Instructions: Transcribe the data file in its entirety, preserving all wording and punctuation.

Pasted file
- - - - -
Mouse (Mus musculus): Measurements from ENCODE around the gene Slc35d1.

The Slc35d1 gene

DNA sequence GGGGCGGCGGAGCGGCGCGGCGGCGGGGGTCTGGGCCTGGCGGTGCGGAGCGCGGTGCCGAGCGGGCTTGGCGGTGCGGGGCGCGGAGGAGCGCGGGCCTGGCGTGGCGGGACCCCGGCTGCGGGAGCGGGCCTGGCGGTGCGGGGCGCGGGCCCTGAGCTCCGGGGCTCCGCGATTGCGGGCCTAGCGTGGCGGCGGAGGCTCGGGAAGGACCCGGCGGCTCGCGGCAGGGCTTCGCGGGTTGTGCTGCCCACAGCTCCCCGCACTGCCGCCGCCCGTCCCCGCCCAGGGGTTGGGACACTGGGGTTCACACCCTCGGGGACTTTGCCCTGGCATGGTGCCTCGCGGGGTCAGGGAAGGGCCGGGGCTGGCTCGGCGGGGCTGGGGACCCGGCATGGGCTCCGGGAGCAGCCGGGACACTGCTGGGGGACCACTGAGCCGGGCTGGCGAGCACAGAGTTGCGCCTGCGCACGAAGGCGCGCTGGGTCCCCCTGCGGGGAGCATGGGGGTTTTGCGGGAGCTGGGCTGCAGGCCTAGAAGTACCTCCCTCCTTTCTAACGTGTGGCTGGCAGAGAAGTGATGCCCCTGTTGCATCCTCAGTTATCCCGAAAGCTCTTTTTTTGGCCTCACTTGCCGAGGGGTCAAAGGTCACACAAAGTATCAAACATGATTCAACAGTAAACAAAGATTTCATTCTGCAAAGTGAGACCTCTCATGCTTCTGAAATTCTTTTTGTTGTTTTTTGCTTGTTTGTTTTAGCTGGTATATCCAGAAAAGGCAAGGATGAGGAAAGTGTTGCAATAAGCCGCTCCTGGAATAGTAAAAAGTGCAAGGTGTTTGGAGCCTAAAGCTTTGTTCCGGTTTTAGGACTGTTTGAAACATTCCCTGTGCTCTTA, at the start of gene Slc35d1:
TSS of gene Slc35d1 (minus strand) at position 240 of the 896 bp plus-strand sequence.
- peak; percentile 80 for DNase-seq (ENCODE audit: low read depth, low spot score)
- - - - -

Mouse (Mus musculus): Measurements from ENCODE around the gene Slc35d1.

The Slc35d1 gene

DNA sequence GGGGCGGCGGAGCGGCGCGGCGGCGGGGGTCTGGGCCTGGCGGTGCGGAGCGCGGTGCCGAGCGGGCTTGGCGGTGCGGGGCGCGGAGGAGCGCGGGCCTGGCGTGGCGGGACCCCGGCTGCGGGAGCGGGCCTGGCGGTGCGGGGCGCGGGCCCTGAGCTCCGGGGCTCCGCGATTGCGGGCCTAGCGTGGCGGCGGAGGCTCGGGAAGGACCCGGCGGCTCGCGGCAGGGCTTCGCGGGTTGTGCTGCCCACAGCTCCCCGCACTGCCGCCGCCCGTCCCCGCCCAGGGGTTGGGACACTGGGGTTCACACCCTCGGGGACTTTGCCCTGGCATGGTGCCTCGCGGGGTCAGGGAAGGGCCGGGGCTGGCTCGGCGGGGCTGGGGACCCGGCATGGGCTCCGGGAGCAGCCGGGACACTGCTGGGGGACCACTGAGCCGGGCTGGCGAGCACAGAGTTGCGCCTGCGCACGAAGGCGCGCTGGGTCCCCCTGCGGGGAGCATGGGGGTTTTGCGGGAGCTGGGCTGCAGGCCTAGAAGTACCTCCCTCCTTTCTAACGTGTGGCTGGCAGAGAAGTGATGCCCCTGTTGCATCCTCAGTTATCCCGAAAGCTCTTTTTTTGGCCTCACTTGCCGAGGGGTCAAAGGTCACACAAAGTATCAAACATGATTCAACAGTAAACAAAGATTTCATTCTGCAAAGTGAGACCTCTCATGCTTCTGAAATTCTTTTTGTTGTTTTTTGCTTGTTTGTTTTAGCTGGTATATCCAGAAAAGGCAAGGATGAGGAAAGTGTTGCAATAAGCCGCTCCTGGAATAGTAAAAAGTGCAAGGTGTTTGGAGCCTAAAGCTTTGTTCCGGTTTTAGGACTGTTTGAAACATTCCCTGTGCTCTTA, at the start of gene Slc35d1:
TSS of gene Slc35d1 (minus strand) at position 240 of the 896 bp plus-strand sequence.
- peak; percentile 80 for DNase-seq (ENCODE audit: low read depth, low spot score)